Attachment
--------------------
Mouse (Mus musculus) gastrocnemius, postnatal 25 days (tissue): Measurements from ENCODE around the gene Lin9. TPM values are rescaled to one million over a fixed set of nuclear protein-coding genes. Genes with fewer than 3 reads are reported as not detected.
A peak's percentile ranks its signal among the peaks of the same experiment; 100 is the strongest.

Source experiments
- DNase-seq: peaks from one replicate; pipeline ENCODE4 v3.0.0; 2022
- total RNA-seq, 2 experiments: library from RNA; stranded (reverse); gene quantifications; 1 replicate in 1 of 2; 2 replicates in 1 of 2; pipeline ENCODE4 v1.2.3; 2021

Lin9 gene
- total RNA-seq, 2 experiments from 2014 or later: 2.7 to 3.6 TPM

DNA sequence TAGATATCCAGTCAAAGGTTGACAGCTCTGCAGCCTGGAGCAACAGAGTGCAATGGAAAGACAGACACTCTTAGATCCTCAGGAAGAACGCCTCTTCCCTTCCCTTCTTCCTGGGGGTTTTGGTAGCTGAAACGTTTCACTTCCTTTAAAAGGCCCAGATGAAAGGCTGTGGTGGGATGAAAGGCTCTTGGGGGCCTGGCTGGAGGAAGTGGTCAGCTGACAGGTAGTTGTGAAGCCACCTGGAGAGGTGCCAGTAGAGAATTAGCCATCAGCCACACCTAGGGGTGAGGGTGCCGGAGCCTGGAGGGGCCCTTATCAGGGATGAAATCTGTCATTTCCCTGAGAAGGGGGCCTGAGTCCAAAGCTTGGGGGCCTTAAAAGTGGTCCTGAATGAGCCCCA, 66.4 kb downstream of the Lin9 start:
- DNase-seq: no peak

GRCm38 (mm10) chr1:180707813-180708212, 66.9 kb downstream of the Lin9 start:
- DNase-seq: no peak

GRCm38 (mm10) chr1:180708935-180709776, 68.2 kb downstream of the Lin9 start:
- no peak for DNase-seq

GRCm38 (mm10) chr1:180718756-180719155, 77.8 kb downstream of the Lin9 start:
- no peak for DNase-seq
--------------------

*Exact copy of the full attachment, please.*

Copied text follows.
Mouse (Mus musculus) gastrocnemius, postnatal 25 days (tissue): Measurements from ENCODE around the gene Lin9. TPM values are rescaled to one million over a fixed set of nuclear protein-coding genes. Genes with fewer than 3 reads are reported as not detected.
A peak's percentile ranks its signal among the peaks of the same experiment; 100 is the strongest.

Source experiments
- DNase-seq: peaks from one replicate; pipeline ENCODE4 v3.0.0; 2022
- total RNA-seq, 2 experiments: library from RNA; stranded (reverse); gene quantifications; 1 replicate in 1 of 2; 2 replicates in 1 of 2; pipeline ENCODE4 v1.2.3; 2021

Lin9 gene
- total RNA-seq, 2 experiments from 2014 or later: 2.7 to 3.6 TPM

DNA sequence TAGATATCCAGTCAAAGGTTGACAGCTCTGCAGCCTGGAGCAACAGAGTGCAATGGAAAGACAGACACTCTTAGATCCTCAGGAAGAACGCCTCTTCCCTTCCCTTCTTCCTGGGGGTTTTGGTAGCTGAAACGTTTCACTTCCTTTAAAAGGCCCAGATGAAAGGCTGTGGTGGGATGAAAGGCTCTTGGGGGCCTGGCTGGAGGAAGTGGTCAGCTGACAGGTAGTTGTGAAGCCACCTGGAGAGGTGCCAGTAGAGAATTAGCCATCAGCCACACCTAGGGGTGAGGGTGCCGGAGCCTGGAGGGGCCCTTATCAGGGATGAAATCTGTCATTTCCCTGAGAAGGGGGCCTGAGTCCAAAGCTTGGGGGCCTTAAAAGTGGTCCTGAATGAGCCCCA, 66.4 kb downstream of the Lin9 start:
- DNase-seq: no peak

GRCm38 (mm10) chr1:180707813-180708212, 66.9 kb downstream of the Lin9 start:
- DNase-seq: no peak

GRCm38 (mm10) chr1:180708935-180709776, 68.2 kb downstream of the Lin9 start:
- no peak for DNase-seq

GRCm38 (mm10) chr1:180718756-180719155, 77.8 kb downstream of the Lin9 start:
- no peak for DNase-seq